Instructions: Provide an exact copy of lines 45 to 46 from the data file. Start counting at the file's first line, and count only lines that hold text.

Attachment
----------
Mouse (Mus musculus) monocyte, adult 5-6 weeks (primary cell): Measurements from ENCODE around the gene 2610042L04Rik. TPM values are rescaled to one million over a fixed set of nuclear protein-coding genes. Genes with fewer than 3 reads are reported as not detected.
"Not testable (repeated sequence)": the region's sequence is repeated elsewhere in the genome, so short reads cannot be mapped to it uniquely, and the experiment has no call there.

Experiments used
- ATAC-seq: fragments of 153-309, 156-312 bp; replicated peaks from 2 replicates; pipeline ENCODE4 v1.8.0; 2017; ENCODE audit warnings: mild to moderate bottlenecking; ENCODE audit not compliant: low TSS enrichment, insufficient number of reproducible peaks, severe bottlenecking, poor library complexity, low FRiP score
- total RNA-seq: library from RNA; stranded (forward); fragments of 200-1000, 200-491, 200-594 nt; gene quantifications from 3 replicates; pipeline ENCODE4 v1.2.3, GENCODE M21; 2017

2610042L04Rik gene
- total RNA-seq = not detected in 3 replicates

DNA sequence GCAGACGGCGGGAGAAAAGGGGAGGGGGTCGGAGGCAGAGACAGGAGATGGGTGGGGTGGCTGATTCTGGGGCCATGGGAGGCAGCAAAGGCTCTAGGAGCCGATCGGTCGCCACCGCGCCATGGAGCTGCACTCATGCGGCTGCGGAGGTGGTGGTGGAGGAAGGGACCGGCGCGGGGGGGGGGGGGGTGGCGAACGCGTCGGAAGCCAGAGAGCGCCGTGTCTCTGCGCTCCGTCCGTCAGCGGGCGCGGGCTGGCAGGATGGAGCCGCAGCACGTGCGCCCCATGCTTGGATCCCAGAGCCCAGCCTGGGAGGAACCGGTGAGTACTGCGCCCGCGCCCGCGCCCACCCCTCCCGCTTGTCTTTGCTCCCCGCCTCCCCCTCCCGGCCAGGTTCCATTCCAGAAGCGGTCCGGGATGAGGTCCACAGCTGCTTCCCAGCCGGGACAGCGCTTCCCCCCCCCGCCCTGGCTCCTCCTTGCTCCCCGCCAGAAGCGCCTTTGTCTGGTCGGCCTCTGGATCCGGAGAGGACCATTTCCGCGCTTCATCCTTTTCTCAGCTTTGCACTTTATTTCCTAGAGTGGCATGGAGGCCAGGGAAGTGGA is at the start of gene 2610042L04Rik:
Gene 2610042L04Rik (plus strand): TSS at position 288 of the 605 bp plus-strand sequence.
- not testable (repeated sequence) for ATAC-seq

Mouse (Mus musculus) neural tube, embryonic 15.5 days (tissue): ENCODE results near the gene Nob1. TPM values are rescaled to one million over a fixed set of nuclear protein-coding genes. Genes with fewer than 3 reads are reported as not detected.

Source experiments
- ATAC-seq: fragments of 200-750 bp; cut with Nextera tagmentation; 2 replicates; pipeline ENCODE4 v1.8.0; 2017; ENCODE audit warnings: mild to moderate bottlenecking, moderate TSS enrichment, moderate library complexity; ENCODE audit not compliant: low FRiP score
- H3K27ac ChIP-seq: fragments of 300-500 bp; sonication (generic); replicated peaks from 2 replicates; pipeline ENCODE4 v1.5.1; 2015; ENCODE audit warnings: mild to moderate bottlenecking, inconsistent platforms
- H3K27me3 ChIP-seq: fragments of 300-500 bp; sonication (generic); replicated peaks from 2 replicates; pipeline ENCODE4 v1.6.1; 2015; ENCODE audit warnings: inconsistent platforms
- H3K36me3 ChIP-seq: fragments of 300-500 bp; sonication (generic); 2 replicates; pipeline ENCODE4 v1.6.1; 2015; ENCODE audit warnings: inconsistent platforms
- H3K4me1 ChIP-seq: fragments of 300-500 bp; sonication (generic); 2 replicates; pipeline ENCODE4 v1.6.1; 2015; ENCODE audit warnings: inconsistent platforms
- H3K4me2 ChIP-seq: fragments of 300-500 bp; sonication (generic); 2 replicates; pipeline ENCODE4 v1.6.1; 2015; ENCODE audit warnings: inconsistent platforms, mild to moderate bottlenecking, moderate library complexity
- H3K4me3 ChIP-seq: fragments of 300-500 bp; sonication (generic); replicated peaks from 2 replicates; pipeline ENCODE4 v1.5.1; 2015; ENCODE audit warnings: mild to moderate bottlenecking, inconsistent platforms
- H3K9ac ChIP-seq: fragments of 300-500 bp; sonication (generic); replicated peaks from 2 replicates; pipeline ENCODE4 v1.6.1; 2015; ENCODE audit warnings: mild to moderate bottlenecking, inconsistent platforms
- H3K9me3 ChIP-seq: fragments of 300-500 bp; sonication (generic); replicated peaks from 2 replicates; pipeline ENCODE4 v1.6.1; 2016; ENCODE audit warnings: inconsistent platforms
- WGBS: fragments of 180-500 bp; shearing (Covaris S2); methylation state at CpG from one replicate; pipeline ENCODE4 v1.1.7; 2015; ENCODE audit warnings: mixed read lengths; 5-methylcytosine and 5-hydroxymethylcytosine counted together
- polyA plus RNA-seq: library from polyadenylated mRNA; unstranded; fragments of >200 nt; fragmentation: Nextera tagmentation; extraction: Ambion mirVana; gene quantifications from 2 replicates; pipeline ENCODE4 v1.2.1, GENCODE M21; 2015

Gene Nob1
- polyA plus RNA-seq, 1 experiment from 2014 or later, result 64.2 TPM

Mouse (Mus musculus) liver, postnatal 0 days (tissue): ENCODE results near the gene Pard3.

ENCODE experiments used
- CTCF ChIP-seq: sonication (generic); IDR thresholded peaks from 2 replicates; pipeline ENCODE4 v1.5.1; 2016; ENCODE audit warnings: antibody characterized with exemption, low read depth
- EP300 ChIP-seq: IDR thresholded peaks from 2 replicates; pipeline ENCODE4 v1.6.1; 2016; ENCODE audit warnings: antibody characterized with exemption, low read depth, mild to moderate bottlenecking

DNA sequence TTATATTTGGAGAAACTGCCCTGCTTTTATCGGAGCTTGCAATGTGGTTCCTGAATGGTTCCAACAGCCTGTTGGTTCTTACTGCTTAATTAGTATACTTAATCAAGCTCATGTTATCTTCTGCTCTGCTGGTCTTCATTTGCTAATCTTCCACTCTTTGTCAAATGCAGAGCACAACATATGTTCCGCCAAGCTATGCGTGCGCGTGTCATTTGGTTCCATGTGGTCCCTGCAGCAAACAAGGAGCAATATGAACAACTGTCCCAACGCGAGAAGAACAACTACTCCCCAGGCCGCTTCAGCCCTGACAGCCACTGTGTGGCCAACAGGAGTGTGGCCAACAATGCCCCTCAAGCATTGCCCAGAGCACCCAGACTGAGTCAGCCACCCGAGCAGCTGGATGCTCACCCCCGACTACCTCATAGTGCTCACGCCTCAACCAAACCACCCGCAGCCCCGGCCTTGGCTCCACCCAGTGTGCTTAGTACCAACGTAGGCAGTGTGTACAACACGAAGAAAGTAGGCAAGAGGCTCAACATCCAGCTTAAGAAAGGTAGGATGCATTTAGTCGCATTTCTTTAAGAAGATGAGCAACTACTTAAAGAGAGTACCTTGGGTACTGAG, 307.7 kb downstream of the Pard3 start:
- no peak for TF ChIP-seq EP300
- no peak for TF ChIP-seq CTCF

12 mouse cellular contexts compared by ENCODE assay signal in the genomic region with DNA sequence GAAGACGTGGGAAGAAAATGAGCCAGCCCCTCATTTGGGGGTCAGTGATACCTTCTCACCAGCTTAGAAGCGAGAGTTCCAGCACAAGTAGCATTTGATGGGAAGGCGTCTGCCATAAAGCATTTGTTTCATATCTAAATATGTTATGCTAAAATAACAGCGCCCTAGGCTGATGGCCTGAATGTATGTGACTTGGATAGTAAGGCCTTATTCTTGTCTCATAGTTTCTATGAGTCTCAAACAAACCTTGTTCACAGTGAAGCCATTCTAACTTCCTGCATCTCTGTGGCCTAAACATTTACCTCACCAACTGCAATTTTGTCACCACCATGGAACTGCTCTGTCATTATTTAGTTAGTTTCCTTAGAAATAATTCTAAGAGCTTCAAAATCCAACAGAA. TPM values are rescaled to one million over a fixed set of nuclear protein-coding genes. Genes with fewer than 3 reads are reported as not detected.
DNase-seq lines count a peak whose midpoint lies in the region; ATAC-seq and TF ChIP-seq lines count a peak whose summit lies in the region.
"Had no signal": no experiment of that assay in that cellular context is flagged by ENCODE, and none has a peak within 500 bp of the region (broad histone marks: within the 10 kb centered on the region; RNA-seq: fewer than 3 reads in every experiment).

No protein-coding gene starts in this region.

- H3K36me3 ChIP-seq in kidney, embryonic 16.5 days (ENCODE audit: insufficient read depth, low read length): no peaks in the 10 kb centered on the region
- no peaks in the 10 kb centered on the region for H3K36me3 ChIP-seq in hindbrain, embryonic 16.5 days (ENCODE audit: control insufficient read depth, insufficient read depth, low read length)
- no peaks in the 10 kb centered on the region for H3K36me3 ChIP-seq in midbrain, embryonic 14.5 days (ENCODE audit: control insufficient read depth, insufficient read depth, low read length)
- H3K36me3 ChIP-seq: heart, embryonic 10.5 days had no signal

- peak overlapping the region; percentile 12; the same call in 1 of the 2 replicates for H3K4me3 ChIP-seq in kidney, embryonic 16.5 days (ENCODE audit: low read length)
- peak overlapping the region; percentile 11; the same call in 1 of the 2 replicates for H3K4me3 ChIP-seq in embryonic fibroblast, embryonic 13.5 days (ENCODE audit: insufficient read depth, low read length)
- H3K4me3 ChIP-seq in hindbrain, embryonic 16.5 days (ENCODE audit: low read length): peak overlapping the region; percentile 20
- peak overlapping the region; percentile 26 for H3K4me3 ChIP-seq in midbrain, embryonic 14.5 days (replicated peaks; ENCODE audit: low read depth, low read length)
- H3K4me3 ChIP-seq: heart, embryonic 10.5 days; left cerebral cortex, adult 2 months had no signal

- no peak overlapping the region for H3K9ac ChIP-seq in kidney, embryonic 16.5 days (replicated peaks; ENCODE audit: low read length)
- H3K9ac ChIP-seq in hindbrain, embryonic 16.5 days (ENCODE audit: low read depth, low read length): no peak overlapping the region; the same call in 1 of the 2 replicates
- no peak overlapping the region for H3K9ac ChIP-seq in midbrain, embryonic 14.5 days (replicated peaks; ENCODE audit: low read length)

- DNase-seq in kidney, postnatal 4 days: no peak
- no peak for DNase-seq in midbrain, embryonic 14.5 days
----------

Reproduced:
- H3K4me3 ChIP-seq: heart, embryonic 10.5 days; left cerebral cortex, adult 2 months had no signal

- no peak overlapping the region for H3K9ac ChIP-seq in kidney, embryonic 16.5 days (replicated peaks; ENCODE audit: low read length)